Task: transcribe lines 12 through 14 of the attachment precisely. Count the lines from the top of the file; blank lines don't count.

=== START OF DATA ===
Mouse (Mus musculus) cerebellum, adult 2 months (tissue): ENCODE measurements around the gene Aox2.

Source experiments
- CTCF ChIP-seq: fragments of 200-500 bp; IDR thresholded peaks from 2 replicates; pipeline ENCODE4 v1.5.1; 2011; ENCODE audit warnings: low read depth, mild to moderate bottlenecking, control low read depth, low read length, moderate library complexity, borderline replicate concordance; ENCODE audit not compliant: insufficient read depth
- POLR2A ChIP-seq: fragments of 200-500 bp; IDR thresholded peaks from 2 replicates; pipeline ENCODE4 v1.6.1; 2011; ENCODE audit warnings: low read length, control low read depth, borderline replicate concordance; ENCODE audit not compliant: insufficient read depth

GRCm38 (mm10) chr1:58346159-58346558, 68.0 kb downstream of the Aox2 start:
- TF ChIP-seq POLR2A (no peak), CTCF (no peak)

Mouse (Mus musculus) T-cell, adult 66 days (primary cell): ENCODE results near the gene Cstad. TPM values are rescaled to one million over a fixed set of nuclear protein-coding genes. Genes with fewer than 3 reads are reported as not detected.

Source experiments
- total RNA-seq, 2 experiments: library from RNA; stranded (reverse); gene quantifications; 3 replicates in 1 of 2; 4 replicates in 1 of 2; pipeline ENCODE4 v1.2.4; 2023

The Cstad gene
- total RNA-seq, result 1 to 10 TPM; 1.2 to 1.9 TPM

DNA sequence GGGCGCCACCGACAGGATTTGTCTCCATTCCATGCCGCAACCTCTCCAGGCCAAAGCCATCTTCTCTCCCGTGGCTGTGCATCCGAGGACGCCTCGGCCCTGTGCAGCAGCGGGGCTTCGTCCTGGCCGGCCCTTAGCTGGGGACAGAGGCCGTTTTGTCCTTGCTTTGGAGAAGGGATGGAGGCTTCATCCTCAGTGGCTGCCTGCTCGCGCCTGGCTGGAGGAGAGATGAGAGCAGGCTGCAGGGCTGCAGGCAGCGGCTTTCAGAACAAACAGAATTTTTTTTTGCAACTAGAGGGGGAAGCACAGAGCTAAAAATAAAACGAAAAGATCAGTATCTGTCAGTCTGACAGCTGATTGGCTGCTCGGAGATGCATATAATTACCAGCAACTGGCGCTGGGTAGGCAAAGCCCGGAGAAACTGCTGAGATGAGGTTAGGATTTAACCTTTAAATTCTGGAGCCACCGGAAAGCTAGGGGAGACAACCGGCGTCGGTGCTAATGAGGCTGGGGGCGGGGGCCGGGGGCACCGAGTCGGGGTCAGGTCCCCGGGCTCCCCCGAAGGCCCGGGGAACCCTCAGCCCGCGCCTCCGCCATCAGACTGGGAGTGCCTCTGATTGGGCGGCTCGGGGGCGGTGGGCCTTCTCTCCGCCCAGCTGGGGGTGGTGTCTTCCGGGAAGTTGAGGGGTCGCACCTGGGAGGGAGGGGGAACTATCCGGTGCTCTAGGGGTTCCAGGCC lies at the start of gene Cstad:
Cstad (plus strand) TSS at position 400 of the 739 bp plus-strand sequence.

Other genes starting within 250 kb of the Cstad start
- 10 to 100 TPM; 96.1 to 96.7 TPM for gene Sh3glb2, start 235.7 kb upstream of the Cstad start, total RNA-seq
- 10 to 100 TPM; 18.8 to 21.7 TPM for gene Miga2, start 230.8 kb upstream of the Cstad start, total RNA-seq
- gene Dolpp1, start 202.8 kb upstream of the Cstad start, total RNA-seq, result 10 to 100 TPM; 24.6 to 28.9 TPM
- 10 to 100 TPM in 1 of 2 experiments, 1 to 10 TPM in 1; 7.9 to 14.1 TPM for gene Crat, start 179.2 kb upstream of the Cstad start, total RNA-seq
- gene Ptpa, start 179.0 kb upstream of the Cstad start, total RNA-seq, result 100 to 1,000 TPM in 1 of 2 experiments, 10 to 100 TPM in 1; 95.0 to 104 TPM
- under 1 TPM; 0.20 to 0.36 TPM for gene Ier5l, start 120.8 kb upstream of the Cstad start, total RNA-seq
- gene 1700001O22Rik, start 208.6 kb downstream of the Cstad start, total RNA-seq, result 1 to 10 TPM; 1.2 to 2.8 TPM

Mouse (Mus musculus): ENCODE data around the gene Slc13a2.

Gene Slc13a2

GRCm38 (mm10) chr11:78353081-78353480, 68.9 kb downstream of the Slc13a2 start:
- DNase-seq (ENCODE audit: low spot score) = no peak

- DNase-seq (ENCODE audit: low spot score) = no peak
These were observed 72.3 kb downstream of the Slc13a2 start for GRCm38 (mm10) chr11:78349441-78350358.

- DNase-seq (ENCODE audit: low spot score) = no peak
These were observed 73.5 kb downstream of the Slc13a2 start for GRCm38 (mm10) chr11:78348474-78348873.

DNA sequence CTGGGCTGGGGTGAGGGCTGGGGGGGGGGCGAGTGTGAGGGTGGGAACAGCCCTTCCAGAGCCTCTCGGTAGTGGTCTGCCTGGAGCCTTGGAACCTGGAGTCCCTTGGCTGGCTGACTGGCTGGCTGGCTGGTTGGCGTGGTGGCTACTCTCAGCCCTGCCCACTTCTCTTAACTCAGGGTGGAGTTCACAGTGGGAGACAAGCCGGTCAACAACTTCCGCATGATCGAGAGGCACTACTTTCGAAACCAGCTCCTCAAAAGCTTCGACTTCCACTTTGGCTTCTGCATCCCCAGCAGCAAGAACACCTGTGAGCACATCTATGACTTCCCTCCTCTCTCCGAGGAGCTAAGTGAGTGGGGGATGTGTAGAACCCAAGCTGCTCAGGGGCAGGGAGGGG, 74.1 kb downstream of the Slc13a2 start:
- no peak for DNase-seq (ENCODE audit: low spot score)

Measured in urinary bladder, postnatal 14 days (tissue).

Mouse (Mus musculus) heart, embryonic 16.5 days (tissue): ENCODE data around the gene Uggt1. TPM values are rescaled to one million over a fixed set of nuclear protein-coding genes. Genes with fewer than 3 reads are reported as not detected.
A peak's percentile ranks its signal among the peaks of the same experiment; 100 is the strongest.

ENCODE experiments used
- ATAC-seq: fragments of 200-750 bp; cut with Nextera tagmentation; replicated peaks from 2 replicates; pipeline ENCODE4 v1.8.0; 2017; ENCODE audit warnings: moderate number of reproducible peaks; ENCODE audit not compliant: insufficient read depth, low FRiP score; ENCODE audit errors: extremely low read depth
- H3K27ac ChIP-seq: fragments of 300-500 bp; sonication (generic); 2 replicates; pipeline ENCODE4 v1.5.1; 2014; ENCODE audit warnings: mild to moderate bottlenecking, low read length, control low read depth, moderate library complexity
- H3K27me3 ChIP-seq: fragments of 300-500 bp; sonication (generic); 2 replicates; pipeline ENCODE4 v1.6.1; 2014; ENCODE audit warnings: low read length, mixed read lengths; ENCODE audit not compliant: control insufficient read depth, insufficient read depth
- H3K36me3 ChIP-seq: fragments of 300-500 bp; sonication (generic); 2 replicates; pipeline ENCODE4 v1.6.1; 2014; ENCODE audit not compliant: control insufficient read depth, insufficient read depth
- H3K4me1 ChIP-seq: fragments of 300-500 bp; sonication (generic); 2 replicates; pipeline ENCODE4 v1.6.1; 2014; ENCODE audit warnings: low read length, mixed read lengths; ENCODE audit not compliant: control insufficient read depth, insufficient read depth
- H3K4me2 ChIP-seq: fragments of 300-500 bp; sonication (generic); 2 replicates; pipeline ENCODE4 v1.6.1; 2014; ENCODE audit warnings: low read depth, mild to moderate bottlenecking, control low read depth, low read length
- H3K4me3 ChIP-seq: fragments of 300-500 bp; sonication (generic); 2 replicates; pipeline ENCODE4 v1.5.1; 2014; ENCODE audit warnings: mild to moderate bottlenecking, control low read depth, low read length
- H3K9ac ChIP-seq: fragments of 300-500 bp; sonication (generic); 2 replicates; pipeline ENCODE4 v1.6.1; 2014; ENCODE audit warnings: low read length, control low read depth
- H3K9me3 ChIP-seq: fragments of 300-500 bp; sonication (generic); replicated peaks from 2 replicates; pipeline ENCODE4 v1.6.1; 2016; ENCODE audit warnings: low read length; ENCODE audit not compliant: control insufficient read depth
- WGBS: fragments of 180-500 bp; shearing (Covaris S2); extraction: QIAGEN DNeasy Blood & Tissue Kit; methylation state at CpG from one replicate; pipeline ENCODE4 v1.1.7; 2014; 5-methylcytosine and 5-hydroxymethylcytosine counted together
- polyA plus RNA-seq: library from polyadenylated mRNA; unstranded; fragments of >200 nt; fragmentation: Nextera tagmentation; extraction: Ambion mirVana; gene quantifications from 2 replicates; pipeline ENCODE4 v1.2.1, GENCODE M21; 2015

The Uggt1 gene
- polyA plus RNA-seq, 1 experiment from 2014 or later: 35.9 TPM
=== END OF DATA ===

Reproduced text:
DNA sequence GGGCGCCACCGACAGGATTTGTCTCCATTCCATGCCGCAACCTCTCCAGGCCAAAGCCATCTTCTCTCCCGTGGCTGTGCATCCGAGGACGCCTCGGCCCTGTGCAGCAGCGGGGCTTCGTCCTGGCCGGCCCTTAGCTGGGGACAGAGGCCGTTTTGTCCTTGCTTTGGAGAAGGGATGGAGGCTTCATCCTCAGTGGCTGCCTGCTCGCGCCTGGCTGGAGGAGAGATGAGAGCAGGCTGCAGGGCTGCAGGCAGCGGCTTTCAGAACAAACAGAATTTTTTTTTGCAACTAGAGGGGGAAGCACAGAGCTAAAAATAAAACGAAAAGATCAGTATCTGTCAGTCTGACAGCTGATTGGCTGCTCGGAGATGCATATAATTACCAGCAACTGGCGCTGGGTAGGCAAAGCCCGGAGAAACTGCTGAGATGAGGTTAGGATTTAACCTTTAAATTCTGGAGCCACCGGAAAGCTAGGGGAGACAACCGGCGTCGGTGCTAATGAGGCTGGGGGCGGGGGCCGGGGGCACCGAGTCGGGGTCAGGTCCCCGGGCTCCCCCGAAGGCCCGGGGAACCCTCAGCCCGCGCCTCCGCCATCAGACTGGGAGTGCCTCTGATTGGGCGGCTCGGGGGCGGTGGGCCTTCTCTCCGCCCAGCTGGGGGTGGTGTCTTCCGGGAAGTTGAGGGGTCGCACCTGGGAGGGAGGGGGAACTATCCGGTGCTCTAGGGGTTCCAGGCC lies at the start of gene Cstad:
Cstad (plus strand) TSS at position 400 of the 739 bp plus-strand sequence.

Other genes starting within 250 kb of the Cstad start